But lately I’ve begun to think that perhaps I should. After all, they are just bringing me to my own attention, because the button is not about the person or what happened. The button is all about me. Me me me me me.

I would like to learn to react less and respond more. There is a very blurry boundary between the meaning of reacting and responding. Me, the slightly-battered-by-life human that I am, tends to react while my true presence, who lives, breathes, and whispers wisdom, prefers to respond.

The dictionary uses each word to define the other. Reacting means “to respond to a stimulus in a particular manner” and “to act in a reverse direction or manner” or “to act in opposition.” There is an emotional and physical component to the definition of reacting. Responding means to “reply or answer in words,” but it is also described as meaning “to exhibit some action or effect . . . react.”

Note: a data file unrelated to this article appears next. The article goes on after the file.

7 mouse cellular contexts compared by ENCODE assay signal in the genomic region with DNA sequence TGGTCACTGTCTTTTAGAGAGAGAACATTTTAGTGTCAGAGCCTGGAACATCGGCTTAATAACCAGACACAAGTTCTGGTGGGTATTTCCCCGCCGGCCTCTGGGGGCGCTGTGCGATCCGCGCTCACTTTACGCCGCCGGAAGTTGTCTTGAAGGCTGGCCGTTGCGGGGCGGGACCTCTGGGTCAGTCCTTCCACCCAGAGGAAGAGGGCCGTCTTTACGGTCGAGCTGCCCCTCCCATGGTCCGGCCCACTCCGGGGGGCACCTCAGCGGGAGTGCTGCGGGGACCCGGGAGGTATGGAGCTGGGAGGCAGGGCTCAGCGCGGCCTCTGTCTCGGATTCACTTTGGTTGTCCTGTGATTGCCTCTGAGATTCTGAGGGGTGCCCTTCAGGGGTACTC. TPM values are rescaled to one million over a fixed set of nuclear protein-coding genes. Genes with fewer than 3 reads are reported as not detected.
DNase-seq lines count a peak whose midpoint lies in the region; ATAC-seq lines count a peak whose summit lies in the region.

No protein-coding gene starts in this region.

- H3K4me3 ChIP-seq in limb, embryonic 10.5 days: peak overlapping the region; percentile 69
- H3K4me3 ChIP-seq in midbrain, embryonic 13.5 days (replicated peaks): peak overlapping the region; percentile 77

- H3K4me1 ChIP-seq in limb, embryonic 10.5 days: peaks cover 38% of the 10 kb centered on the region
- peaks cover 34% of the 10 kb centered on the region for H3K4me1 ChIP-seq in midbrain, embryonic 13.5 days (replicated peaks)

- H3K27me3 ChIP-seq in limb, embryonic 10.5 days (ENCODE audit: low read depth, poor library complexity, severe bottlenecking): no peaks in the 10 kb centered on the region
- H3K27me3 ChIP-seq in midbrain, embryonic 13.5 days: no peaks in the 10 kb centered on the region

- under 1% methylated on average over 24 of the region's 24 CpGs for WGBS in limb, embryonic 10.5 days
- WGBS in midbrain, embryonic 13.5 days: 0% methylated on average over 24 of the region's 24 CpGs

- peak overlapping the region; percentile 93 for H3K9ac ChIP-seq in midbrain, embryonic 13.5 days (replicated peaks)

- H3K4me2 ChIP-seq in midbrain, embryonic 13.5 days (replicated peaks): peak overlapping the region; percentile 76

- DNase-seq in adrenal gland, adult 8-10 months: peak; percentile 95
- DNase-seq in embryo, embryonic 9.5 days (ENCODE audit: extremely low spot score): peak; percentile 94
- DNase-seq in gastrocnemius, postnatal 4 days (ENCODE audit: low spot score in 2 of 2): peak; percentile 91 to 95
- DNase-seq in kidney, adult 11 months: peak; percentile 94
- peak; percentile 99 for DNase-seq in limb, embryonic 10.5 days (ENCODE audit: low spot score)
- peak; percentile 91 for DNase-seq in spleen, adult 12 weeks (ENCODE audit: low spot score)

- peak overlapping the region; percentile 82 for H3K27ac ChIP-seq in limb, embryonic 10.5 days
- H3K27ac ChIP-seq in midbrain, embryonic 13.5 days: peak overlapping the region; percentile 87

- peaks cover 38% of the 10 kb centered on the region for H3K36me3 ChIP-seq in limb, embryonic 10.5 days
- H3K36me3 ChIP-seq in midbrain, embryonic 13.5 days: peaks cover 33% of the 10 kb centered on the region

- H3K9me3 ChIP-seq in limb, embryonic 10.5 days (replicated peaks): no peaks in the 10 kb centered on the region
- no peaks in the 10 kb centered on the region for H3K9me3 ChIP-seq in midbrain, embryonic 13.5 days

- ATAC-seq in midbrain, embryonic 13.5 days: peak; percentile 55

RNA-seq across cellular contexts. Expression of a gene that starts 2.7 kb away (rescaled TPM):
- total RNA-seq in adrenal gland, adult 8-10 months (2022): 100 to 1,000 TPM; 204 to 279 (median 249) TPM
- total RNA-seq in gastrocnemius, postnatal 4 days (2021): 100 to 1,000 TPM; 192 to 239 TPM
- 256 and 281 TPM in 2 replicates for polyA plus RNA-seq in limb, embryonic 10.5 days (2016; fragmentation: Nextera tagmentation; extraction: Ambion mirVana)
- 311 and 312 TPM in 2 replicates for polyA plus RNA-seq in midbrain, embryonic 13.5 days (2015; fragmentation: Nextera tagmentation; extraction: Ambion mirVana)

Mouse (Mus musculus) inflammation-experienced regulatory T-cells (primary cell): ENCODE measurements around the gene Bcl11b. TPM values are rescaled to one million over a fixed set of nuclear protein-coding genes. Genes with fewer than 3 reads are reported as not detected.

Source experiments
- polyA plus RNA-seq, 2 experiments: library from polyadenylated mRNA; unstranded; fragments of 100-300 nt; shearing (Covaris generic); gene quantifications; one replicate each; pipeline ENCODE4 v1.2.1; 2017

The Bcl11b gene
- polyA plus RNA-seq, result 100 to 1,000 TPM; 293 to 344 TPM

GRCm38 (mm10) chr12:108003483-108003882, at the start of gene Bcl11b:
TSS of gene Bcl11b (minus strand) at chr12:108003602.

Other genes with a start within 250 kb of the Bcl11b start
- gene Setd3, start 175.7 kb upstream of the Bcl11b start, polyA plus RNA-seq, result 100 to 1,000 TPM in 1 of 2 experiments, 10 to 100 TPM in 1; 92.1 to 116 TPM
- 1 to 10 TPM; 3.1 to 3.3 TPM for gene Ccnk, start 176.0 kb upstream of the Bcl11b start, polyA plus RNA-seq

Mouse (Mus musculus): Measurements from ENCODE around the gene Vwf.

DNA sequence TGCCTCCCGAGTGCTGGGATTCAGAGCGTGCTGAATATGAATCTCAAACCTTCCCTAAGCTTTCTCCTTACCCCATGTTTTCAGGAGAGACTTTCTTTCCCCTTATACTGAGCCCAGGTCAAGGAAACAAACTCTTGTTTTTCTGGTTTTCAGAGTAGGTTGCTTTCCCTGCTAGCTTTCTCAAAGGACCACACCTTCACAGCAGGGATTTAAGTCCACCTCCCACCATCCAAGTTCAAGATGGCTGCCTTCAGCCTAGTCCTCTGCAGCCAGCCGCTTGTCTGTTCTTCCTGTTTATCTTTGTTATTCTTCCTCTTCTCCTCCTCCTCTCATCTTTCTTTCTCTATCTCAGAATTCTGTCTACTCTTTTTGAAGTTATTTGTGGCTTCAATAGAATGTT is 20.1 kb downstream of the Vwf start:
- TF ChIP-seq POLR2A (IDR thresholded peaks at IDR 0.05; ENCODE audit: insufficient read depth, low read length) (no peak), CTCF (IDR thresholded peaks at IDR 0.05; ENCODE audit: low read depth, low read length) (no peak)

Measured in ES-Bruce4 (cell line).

Answering in words is still an emotional and physical action, and often they can be reactionary words. If I am responding to someone with reactionary actions or words, I have forgotten the process of connecting with my true presence (or speeding by it so quickly it could be defined as a slap and run). Anyway, if someone or something has pushed one of my buttons, I often find myself responding from an emotional reaction that probably has nothing to do with the person or the thing. The button, I believe, is some trigger that causes me to project qualities or meanings that belong to me and that I don’t like on to another person’s presence or actions.

I know when it is happening, too. I get this squirmy sort of annoyed irritation inside me who has a voice that says “Let’s teach this person a lesson! Let’s get them to stop doing that!” There are appropriate times when this might work well; for example, with people who are truly threatening my safety or well-being. It doesn’t work so well with people who are interacting with me on a social or professional level and largely just being who they believe themselves to be and/or are unconscious (nearly everybody qualifies for this last way of being).